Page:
What Is Augmented Reality?
Augmented reality (AR) is an enhanced version of the real physical world that is achieved through the use of digital visual elements, sound, or other sensory stimuli delivered via technology. It is a growing trend among companies involved in mobile computing and business applications in particular.
Amid the rise of data collection and analysis, one of augmented reality’s primary goals is to highlight specific features of the physical world, increase understanding of those features, and derive smart and accessible insight that can be applied to real-world applications. Such big data can help inform companies' decision-making and gain insight into consumer spending habits, among others.
How does Augmented Reality work?
Augmented reality starts with a camera-equipped device—such as a smartphone, a tablet, or smart glasses—loaded with AR software. When a user points the device and looks at an object, the software recognizes it through computer vision technology, which analyzes the video stream.
The device then downloads information about the object from the cloud, in much the same way that a web browser loads a page via a URL. A fundamental difference is that the AR information is presented in a 3-D “experience” superimposed on the object rather than in a 2-D page on a screen. What the user sees, then, is part real and part digital.
AR can provide a view of the real-time data flowing from products and allow users to control them by touchscreen, voice, or gesture. For example, a user might touch a stop button on the digital graphic overlay within an AR experience—or simply say the word “stop”—to send a command via the cloud to a product. An operator using an AR headset to interact with an industrial robot might see superimposed data about the robot’s performance and gain access to its controls.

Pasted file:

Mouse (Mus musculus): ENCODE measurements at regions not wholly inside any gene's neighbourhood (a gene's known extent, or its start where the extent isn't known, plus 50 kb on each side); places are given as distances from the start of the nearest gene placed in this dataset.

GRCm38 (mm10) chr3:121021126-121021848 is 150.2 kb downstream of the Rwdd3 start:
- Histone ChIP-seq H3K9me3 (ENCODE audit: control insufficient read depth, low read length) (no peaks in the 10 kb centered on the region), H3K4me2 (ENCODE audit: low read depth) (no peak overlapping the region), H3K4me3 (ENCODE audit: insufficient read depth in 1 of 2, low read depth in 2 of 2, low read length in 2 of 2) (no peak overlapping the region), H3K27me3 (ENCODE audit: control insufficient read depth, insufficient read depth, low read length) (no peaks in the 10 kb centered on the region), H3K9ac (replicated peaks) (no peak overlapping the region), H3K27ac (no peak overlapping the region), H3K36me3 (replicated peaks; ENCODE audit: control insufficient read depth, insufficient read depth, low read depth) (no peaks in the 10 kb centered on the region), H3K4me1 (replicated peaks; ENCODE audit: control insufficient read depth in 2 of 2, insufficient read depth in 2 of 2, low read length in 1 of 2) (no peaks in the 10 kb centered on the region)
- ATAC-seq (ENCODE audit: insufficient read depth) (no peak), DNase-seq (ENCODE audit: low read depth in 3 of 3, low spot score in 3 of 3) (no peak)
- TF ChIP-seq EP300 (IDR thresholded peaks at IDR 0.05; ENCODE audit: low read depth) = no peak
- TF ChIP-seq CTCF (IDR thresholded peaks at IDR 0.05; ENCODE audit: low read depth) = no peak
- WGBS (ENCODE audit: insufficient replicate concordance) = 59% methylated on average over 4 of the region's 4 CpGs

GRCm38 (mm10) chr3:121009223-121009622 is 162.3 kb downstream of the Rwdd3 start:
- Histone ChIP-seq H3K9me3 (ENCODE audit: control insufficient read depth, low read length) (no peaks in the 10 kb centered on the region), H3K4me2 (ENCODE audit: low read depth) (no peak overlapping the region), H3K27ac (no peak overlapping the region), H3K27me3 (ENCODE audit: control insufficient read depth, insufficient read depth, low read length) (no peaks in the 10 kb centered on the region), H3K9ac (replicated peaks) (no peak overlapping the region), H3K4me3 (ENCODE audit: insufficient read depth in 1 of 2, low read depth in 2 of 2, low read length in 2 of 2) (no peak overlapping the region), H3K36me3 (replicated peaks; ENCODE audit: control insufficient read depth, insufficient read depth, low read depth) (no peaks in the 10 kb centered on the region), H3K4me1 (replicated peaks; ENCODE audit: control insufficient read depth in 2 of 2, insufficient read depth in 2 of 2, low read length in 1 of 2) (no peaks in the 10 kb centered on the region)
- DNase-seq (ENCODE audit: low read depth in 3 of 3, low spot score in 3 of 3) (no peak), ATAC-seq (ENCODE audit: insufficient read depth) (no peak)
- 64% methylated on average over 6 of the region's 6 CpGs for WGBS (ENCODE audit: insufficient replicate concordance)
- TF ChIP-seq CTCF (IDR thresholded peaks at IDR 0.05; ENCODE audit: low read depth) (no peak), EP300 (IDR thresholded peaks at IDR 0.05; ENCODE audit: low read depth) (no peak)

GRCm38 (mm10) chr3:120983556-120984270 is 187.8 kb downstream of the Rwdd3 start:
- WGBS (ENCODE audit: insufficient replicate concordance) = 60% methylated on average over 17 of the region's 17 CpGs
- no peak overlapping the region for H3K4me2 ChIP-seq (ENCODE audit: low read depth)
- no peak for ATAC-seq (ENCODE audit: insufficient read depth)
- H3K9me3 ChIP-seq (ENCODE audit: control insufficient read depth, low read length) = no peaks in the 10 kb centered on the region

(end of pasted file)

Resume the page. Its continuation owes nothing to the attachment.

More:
How is Augmented Reality different from Virtual Reality?
Augmented reality uses the existing real-world environment and puts virtual information on top of it to enhance the experience. Whereas virtual reality takes these components to another level by producing an entirely computer-generated simulation of an alternate world. These immersive simulations can create almost any visual or place imaginable for the player using special equipment such as computers, sensors, headsets, and gloves.
The distinctions between VR and AR come down to the devices they require and the experience itself:
- AR uses a real-world setting while VR is completely virtual
- AR users can control their presence in the real world; VR users are controlled by the system
- VR requires a headset device, but AR can be accessed with a smartphone
- AR enhances both the virtual and real world while VR only enhances a fictional reality
What are the key capabilities of Augmented Reality?
AR allow users to monitor product operations and conditions in real time, control and customize product operations remotely, and optimize product performance using real-time data. And in some cases, intelligence and connectivity allow processes to be fully autonomous.